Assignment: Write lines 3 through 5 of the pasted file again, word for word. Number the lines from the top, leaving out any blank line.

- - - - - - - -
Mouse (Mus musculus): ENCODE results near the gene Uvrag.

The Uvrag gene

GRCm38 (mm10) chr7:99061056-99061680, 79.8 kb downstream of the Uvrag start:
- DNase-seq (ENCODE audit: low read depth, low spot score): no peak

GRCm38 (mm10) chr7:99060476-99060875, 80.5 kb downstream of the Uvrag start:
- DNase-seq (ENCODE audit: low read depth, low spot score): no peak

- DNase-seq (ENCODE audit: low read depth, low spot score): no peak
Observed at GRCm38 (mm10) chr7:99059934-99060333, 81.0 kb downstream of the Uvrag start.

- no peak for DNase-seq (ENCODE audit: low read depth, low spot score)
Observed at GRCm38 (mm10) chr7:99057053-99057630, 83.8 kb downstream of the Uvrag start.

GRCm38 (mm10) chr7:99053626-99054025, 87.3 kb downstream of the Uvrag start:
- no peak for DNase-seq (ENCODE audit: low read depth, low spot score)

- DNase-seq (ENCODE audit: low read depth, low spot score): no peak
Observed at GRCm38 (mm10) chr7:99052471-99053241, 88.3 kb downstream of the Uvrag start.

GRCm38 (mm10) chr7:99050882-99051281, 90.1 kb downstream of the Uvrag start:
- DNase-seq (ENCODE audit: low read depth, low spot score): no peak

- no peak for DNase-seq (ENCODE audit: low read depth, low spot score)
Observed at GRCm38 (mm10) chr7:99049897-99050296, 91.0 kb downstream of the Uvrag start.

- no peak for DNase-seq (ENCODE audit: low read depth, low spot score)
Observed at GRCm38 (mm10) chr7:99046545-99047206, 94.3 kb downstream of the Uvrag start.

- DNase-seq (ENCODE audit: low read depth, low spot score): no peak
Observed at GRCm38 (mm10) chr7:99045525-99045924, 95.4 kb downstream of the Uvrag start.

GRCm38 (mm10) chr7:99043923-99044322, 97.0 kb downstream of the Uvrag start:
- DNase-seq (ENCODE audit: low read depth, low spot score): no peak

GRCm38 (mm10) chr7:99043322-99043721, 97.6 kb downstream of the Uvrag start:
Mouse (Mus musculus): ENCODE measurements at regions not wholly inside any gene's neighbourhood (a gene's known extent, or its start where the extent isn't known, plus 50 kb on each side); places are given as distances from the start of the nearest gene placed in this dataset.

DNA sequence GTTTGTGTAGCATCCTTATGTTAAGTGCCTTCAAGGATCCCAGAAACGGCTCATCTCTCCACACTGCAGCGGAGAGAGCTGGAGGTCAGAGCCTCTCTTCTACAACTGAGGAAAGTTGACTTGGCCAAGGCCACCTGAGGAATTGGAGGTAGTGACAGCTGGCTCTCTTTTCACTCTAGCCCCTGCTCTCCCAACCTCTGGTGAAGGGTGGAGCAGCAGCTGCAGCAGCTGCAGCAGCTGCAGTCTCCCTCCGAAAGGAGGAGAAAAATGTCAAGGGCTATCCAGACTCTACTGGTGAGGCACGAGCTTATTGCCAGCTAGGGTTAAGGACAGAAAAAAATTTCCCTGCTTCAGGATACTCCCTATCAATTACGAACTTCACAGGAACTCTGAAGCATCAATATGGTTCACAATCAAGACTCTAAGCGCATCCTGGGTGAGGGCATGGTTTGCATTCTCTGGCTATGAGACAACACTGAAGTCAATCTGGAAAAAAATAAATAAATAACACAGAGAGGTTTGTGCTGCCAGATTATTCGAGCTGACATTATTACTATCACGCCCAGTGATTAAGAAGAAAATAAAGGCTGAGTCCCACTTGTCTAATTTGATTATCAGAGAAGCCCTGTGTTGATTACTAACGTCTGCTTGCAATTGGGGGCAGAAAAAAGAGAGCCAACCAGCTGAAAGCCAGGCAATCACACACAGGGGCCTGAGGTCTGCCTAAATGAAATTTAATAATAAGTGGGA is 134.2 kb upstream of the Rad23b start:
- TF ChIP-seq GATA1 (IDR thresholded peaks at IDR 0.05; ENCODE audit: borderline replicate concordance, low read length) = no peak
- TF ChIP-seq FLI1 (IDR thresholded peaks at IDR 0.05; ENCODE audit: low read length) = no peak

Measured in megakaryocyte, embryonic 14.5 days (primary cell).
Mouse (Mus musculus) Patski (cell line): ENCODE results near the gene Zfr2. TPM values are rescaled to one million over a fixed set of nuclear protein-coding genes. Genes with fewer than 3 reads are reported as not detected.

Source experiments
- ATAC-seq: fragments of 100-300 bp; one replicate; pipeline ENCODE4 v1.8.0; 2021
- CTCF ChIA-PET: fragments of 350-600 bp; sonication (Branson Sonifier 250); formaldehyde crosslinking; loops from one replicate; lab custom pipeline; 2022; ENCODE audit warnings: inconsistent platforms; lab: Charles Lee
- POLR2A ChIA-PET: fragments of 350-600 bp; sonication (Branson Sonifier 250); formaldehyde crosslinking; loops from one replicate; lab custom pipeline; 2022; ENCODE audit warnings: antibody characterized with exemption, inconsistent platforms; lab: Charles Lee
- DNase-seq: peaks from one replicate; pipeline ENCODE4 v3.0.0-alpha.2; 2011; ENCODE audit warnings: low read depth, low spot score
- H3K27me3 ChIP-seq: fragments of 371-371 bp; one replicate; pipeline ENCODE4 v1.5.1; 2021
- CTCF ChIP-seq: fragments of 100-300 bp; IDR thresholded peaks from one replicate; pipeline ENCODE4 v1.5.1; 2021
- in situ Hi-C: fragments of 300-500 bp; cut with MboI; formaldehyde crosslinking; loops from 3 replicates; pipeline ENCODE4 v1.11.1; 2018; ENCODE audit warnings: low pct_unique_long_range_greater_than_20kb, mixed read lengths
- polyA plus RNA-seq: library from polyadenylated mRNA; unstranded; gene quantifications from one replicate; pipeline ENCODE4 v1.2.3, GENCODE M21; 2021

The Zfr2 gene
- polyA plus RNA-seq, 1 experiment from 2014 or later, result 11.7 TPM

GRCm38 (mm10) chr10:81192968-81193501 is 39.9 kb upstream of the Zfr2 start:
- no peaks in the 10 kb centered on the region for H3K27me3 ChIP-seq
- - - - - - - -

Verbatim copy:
GRCm38 (mm10) chr7:99061056-99061680, 79.8 kb downstream of the Uvrag start:
- DNase-seq (ENCODE audit: low read depth, low spot score): no peak

GRCm38 (mm10) chr7:99060476-99060875, 80.5 kb downstream of the Uvrag start: